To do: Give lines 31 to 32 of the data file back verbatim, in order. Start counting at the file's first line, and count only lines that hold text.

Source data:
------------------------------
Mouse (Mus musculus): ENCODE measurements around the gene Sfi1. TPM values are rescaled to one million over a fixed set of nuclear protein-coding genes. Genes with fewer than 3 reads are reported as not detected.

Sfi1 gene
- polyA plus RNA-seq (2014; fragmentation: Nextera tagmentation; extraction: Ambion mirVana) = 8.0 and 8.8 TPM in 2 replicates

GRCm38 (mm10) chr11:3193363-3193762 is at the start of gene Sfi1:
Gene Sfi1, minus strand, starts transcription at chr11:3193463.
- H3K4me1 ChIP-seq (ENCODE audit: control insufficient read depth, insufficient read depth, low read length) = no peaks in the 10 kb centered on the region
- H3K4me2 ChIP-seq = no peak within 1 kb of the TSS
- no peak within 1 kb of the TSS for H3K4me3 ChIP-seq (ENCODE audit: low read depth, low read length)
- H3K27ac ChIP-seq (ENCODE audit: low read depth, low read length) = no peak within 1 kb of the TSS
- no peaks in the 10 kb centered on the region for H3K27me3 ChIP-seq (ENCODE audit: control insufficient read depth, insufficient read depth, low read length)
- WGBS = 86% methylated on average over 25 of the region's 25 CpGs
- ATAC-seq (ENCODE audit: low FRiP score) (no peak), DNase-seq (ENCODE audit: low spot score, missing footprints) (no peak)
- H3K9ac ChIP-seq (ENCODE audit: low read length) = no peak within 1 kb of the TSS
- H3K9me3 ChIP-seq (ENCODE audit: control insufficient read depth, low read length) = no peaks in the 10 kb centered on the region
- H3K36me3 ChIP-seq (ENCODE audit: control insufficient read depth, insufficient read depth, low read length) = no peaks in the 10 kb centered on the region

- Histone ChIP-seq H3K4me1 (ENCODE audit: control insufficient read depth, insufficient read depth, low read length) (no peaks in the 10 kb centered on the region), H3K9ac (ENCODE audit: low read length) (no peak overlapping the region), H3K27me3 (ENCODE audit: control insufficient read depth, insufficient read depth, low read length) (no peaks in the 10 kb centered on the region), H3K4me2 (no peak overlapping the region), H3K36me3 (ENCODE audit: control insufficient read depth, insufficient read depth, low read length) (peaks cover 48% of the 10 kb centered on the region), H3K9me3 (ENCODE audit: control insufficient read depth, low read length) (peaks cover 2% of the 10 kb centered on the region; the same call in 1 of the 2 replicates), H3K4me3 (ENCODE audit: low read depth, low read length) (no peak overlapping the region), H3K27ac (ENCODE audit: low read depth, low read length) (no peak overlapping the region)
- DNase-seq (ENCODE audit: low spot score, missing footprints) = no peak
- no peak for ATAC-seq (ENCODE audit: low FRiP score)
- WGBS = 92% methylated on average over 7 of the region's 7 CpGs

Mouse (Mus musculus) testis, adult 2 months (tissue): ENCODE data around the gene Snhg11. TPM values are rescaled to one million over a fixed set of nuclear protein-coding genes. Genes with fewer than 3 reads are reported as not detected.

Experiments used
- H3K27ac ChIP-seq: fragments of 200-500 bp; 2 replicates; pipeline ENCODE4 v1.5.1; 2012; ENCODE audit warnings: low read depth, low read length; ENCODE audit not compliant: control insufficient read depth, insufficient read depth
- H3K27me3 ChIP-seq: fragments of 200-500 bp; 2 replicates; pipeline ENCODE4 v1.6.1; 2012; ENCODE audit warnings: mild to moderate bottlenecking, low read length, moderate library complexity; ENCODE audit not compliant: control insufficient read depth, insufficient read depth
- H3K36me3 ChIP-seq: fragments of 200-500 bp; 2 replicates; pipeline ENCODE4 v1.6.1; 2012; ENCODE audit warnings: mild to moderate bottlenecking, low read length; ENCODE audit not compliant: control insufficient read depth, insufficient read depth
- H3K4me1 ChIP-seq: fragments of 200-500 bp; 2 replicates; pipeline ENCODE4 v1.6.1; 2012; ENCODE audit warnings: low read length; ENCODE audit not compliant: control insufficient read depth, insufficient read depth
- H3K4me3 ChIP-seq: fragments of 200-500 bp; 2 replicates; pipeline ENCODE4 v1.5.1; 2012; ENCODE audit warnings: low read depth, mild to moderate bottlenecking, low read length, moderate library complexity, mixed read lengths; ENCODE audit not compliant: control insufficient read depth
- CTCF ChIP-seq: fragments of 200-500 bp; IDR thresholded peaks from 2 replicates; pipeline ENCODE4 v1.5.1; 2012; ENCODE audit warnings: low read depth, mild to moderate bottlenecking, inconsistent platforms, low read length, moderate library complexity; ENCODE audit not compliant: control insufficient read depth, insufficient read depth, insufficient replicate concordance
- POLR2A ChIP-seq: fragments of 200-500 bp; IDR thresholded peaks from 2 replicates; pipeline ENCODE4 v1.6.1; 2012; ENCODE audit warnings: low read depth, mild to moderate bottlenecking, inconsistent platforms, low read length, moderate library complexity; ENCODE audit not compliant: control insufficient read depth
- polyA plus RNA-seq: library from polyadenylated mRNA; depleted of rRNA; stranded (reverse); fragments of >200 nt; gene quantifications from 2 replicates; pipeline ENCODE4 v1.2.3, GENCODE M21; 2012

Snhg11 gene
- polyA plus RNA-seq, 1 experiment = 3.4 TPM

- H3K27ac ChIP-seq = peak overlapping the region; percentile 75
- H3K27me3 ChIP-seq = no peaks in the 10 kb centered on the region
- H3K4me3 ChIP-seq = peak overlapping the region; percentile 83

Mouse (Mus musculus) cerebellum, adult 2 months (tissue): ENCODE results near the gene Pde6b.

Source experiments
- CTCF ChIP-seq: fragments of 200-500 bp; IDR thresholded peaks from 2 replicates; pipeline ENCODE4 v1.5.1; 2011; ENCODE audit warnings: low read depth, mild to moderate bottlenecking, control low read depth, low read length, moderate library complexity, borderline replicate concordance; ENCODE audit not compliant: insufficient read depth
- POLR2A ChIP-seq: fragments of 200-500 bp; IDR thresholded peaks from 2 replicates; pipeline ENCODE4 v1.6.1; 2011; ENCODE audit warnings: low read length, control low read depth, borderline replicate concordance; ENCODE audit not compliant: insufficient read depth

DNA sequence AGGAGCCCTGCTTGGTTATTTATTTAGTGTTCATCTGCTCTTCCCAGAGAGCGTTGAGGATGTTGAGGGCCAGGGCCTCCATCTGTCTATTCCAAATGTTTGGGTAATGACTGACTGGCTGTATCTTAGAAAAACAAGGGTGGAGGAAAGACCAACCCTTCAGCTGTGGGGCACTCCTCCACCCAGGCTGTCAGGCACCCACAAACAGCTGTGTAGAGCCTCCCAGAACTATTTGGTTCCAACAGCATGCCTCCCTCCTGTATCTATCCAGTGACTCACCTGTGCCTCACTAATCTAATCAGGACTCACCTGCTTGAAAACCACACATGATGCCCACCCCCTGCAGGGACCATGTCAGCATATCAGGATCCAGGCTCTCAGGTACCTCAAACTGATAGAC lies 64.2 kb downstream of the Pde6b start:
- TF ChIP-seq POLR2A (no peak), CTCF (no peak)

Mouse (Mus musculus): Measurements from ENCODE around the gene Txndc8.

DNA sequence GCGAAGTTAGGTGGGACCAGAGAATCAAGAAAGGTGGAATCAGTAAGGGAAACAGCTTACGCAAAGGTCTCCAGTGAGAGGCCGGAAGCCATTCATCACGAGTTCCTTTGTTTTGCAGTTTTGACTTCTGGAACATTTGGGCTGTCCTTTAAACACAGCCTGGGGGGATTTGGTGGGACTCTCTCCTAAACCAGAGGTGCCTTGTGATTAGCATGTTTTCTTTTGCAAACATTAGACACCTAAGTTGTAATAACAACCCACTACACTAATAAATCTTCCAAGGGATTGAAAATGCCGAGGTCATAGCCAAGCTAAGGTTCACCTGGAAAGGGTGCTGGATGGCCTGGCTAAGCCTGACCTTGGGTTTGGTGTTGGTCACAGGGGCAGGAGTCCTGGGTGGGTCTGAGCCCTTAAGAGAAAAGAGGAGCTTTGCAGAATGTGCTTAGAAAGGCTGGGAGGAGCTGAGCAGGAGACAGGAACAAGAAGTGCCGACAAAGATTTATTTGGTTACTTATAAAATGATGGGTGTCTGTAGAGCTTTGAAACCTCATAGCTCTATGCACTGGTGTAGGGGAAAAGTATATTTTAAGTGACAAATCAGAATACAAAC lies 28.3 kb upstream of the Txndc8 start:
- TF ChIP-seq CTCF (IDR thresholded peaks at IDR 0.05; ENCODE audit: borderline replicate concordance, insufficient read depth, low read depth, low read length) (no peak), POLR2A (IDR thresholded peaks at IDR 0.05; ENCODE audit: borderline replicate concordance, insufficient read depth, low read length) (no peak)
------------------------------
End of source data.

- polyA plus RNA-seq, 1 experiment = 3.4 TPM

- H3K27ac ChIP-seq = peak overlapping the region; percentile 75